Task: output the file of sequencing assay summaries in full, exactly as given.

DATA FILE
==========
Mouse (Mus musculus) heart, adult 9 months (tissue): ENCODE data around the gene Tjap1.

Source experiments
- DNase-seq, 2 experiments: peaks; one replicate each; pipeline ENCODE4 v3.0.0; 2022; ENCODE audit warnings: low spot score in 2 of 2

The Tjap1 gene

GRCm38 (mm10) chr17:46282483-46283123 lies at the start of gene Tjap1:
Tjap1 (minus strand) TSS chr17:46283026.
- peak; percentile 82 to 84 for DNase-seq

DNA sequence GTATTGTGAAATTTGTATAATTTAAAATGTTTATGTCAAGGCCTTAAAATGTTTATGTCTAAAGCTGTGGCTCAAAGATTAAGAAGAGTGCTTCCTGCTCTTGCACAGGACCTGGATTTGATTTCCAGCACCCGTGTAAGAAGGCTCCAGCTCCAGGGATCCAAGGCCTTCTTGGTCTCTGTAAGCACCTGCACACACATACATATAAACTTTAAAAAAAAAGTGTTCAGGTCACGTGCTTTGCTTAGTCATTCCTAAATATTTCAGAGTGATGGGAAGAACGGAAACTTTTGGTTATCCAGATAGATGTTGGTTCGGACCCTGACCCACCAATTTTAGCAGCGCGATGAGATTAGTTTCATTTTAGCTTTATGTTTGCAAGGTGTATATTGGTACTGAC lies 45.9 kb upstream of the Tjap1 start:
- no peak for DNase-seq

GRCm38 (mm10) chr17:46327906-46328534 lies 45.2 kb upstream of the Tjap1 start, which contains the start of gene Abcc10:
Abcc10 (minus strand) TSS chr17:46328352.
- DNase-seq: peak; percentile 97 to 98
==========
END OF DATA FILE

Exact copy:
Mouse (Mus musculus) heart, adult 9 months (tissue): ENCODE data around the gene Tjap1.

Source experiments
- DNase-seq, 2 experiments: peaks; one replicate each; pipeline ENCODE4 v3.0.0; 2022; ENCODE audit warnings: low spot score in 2 of 2

The Tjap1 gene

GRCm38 (mm10) chr17:46282483-46283123 lies at the start of gene Tjap1:
Tjap1 (minus strand) TSS chr17:46283026.
- peak; percentile 82 to 84 for DNase-seq

DNA sequence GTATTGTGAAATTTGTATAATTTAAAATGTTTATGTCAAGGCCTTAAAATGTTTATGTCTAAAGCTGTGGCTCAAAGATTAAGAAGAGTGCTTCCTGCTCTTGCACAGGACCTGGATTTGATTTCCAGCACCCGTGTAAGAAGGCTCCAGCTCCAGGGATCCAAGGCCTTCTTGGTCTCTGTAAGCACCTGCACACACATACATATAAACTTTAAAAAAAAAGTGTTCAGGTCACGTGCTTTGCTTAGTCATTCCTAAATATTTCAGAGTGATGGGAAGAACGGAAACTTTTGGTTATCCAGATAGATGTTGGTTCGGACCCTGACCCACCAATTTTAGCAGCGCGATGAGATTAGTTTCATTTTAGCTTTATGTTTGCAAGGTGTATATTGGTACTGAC lies 45.9 kb upstream of the Tjap1 start:
- no peak for DNase-seq

GRCm38 (mm10) chr17:46327906-46328534 lies 45.2 kb upstream of the Tjap1 start, which contains the start of gene Abcc10:
Abcc10 (minus strand) TSS chr17:46328352.
- DNase-seq: peak; percentile 97 to 98